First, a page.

With shovels ready to hit the ground, this project will create dozens of high-quality, good-paying jobs in downtown Philadelphia over the course of the project. Consistent with its ongoing commitment to creating as diverse a student body and facility as possible, the university will ensure that at least 25 percent of those employed on the project are from minority populations and that at least 40 percent of those who are hired throughout the course of this project are based in Pennsylvania.
For naming opportunities, contact Vice President for Development and Alumni Relations Andrew Pack at email@example.com.
This fall, in partnership with producer, musician, author and film director Questlove and whisky producer The Balvenie, University of the Arts will present one creative thinker with an opportunity to participate in UArts' PhD in Creativity program through an innovative scholarship program.
The recipient of the Balvenie Fellow in the PhD in Creativity will be fully funded in the three-year program, the next cohort of which will begin in June 2022. It is open to anyone age 21 and older from anywhere in the United States, and applications will be accepted through Nov. 15. The winning candidate will be selected by Questlove, in partnership with UArts and The Balvenie.
Besides a two-week intensive summer immersion program and a return visit to Philadelphia in the winter of the first year, all coursework will be completed remotely. Application requirements and a timeline are available at uarts.edu/academics/phd-program.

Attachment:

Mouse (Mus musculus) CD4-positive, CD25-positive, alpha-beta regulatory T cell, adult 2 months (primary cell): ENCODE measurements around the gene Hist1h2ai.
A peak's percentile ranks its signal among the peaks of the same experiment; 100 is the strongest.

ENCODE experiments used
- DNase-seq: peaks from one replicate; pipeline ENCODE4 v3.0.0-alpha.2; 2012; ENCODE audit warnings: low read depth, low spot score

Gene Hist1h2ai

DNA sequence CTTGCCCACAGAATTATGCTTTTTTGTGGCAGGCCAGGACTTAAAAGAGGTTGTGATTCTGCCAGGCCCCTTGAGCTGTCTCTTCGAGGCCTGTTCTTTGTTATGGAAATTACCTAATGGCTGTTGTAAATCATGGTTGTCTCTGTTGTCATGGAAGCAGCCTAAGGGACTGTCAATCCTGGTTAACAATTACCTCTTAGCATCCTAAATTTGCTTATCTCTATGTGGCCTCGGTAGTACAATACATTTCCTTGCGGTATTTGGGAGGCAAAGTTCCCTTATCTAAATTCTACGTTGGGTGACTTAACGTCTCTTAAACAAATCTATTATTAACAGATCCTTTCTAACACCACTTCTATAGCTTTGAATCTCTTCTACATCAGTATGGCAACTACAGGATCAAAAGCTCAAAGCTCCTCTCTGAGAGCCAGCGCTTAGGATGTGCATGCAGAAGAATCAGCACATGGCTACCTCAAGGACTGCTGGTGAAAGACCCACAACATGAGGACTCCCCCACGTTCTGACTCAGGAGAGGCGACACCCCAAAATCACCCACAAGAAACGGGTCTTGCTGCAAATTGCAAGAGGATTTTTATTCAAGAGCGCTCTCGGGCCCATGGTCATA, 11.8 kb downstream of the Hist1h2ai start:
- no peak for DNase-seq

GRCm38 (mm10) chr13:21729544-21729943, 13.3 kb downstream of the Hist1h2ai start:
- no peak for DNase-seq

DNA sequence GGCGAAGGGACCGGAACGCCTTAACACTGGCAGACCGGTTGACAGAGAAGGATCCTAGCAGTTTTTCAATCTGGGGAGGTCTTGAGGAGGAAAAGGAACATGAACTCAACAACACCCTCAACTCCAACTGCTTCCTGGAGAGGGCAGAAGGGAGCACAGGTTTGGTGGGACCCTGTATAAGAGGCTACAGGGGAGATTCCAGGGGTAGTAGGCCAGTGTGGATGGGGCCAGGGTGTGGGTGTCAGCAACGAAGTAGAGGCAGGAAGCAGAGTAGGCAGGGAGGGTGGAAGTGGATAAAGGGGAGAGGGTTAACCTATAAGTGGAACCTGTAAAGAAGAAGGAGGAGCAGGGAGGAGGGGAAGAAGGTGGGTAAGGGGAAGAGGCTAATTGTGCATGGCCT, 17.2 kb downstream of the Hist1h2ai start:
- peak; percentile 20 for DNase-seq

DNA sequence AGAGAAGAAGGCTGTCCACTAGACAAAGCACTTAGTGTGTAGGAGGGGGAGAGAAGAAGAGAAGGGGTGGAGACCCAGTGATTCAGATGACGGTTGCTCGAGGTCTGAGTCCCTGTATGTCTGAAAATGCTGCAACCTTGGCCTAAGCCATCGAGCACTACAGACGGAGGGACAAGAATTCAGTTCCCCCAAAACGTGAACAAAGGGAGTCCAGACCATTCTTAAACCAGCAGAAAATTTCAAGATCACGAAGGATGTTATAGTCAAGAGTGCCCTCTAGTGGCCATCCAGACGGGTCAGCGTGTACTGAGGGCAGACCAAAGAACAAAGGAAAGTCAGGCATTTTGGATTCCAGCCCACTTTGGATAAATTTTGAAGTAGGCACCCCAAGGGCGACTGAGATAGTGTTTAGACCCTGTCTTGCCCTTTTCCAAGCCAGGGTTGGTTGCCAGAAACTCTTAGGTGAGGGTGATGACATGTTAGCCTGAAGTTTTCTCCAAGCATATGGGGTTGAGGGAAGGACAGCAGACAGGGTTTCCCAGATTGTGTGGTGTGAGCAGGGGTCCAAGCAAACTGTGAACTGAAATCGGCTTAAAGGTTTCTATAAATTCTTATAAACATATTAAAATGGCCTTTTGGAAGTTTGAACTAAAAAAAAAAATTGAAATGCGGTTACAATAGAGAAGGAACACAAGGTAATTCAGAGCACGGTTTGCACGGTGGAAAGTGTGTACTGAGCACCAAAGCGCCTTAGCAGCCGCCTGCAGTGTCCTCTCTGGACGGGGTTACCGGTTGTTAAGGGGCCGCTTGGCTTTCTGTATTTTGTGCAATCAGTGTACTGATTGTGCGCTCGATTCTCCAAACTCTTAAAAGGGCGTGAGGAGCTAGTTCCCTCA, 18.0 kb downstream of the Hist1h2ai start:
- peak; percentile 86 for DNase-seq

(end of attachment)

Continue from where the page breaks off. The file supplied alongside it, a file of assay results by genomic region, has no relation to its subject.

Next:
"The PhD in Creativity program was created to remove the constraints that many higher education programs have, and allow students to fully embrace new ideas and innovation in ways they may not normally have in other fields," said Jonathan Fineberg, program director for the PhD in Creativity. "Questlove and The Balvenie share the PhD program's core ethos that reimagines how we think about craft, in its many forms, and we're thrilled to be giving a student an opportunity to explore their own creative journey with this scholarship."
UArts' PhD in Creativity was born in 2015, when President and CEO David Yager met Fineberg at a conference on cross-disciplinary thinking in art and science sponsored by the National Academies of Sciences, Engineering and Medicine. Both were invited to serve on the conference's steering committee, and their engagement led to collaboration in building a radically re-envisioned PhD program. Based on the notion that creative thinking is at the heart of all innovation, it was destined for this first-ever PhD program to be hosted at an arts school and begin with an intense focus on creative thinking.
The scholarship's announcement is tied to the launch of Quest for Craft: Season One, which debuts on YouTube Oct. 28. Hosted by Questlove, best known for his roles as a founding member of The Roots and musical director for The Tonight Show Starring Jimmy Fallon, the show will highlight the vital intersection of craft and creativity through conversations with four iconic creative minds. The first season's guests will be Grammy Award-winning music producer Jimmy Jam, Saturday Night Live writer and cast member Michael Che, musician Patti Smith and author Malcolm Gladwell.